An industrial products firm recently held a meeting for senior managers to discuss marketing strategy and implementation. An outside facilitator, who led a discussion about improving marketing effectiveness, encouraged participants to list the key issues facing the firm. The blackboard in the meeting room was soon filled with two lists:
- “Marketing people do not spend enough time in the field. They don’t take specific customer complaints seriously enough. Marketing needs to establish a system for better field communications.”
- “Marketing should be more demanding with R&D and manufacturing to alter product designs and production schedules.”
- “Biggest frustration to our sales reps is lack of timely information.”
- “Sales reps’ compensation should not be penalized for price erosion. . . . That’s a product issue out of our control.”
Marketing people say:
- “Salespeople are always asking for information that they have already received. We spend much effort gathering and writing up product and competitive information, send out that information, and reps call a week later for the same information. . . . This takes time away from other important tasks we have.”
- “We are underresourced: too many chiefs and not enough implementation people.”
- “Our success depends on fulfilling customer expectations for tomorrow, not just today.”
- “Sales is happy to criticize, rather than accept responsibility and suggest constructive improvements.”
These comments reflect the changing tasks these managers face. Salespeople in this firm need more information, more often, from more marketing managers, as sales tasks involve more customized product-service packages at accounts. Conversely, marketing’s complaints about “too many chiefs and not enough implementation people” reflect a situation in which product managers must work with more functional areas (and especially with field sales and service), even as cost-reduction pressures shrink staff support resources. Also, while sales generates more customized orders and complains about marketing’s seeming inability to alter product designs and production schedules, marketing managers respond that “our company now has highly automated manufacturing operations, making design and other product changes a complex process.” Hence, marketing rightly evaluates these requests with more than sales’ often account-specific specifications in mind.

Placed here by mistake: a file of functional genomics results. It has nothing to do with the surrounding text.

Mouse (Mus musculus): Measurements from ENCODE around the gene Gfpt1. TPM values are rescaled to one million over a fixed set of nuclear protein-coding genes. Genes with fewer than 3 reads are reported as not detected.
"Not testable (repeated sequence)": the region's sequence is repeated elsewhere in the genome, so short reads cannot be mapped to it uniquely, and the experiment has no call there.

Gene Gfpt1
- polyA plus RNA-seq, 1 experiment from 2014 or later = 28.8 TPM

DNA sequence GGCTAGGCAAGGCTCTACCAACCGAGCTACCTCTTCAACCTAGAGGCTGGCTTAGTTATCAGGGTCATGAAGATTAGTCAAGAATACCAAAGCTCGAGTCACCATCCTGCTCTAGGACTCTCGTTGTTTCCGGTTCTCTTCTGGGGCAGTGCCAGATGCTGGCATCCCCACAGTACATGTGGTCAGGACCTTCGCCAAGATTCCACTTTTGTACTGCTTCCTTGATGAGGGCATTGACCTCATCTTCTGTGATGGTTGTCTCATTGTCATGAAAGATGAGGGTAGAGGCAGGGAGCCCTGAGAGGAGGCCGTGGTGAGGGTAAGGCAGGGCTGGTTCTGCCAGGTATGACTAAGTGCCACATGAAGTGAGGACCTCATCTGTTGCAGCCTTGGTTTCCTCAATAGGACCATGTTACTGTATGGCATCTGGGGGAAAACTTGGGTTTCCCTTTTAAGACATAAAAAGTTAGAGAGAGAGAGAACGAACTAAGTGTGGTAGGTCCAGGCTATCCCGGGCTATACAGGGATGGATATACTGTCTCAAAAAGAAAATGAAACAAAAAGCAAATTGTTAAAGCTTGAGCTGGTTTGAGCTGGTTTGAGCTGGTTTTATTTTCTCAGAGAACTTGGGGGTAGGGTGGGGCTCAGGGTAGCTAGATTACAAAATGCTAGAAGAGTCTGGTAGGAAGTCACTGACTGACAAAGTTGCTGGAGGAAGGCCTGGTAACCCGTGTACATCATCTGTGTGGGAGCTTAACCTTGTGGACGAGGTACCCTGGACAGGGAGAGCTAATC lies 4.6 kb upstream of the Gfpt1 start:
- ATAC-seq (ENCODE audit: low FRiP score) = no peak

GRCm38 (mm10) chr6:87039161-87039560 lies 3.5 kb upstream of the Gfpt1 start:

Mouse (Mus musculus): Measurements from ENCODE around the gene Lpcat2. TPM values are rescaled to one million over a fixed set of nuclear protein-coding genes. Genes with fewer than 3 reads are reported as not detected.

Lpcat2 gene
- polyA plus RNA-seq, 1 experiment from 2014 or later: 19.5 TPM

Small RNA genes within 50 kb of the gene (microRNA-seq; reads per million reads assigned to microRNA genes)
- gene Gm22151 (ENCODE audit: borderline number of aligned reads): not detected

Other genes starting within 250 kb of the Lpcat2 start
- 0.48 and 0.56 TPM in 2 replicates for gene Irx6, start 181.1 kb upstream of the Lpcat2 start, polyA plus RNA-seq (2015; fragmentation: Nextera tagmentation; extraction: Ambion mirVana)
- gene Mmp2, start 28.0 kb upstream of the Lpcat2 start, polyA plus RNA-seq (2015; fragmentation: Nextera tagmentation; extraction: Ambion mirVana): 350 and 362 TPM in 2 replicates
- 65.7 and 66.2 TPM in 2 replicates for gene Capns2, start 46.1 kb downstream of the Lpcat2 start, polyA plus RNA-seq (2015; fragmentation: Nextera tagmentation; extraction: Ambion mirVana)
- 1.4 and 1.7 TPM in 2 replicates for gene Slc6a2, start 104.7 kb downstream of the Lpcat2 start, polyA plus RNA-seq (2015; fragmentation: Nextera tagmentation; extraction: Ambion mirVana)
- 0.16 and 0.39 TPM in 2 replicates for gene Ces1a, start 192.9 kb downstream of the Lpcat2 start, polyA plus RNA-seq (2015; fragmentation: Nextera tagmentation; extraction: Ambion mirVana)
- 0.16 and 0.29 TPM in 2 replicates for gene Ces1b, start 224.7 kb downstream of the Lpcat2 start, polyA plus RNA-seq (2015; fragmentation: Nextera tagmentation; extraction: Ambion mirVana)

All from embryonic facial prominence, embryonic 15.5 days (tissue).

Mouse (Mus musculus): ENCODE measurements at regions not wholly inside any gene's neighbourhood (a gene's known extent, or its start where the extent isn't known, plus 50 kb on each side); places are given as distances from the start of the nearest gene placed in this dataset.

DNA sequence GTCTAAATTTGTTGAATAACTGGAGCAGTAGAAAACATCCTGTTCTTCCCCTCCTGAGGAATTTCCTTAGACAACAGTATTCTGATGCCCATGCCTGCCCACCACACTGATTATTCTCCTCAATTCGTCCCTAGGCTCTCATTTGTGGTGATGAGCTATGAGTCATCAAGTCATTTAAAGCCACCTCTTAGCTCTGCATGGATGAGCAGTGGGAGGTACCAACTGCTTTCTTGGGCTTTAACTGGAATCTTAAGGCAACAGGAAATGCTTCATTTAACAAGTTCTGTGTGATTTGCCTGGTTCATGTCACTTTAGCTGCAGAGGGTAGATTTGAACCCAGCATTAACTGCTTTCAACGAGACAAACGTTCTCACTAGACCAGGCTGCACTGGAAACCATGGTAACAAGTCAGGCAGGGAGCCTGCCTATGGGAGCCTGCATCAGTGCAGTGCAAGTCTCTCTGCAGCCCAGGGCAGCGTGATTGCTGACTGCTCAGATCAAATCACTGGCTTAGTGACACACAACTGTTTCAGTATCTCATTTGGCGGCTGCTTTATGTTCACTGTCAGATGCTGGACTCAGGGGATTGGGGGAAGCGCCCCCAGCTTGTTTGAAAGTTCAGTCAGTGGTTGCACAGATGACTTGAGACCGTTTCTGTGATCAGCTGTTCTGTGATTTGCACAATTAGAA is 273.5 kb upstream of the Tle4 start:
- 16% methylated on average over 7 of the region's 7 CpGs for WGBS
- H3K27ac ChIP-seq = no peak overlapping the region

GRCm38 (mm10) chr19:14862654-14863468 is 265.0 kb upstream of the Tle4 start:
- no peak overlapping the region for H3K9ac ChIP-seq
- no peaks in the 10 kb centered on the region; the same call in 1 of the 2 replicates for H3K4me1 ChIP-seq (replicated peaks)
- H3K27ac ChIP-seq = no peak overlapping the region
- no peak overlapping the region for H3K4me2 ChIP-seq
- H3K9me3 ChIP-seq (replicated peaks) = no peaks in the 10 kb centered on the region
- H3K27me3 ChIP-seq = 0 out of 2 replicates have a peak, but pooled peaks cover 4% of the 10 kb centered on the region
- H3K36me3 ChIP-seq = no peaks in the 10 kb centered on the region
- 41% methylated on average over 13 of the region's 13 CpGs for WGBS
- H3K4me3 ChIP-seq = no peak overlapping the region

Especially for industrial firms, these interactions can be costly. Studies indicate that as many as one-half of new industrial products fail to meet business goals and consistently point to the management of the product launch — and, in particular, the hand-off from product management to sales and service groups — as key to new product success or failure.